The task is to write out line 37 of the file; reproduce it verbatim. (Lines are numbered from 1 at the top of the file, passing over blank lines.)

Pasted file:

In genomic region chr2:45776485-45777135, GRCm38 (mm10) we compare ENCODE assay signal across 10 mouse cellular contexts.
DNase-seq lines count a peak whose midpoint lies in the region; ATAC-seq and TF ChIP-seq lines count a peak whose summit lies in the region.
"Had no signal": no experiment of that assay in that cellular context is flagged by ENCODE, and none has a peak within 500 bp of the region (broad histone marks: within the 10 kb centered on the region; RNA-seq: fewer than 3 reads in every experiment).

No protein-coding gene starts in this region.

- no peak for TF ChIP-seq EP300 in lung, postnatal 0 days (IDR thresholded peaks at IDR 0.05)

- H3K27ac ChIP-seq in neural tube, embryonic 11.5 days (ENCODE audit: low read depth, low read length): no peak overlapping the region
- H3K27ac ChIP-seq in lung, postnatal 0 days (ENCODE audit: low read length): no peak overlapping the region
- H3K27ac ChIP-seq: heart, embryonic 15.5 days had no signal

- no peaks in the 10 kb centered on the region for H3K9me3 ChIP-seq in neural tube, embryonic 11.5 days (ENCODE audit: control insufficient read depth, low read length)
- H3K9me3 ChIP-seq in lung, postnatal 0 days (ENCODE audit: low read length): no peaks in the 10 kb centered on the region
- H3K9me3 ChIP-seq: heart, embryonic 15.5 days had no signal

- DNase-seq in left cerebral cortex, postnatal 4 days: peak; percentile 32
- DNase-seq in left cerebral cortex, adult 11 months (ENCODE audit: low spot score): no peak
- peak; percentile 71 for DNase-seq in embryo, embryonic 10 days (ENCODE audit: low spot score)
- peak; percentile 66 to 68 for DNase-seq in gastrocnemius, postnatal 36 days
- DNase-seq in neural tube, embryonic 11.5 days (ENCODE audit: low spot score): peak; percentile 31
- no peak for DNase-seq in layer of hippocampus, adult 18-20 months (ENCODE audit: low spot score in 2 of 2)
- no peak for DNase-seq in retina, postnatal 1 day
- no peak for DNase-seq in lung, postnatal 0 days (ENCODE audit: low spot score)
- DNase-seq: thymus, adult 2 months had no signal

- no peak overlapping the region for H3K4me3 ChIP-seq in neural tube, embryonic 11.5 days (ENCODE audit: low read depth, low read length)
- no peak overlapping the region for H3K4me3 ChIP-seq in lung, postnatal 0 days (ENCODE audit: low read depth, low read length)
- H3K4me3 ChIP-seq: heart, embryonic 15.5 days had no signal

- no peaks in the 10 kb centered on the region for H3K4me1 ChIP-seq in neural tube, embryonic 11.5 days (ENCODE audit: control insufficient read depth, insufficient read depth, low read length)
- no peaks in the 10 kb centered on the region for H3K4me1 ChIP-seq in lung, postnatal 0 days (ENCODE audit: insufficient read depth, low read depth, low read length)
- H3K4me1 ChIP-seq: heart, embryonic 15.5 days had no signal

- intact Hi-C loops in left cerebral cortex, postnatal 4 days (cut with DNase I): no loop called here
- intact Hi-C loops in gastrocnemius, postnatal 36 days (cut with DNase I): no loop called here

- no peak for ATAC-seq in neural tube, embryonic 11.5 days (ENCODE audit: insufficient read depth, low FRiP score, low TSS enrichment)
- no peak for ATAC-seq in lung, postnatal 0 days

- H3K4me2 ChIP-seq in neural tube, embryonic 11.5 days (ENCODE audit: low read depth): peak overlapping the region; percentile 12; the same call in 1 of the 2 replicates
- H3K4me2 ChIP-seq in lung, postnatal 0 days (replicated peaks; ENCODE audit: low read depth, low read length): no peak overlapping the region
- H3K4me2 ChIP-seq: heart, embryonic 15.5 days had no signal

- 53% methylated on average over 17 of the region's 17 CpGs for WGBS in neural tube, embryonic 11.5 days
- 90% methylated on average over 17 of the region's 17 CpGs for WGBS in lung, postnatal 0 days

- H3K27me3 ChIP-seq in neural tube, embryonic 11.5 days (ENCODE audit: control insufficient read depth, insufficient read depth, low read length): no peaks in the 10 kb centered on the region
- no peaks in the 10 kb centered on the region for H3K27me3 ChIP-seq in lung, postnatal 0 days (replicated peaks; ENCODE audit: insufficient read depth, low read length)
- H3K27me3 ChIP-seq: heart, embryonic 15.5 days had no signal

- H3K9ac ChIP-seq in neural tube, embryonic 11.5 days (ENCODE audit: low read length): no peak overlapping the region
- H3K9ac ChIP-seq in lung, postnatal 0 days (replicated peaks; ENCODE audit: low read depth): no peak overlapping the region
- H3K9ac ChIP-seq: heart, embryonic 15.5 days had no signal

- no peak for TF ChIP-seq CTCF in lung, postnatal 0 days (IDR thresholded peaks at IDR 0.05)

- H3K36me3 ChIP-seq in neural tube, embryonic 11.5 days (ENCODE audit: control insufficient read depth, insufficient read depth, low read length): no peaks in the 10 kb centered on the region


- no peaks in the 10 kb centered on the region for H3K27me3 ChIP-seq in lung, postnatal 0 days (replicated peaks; ENCODE audit: insufficient read depth, low read length)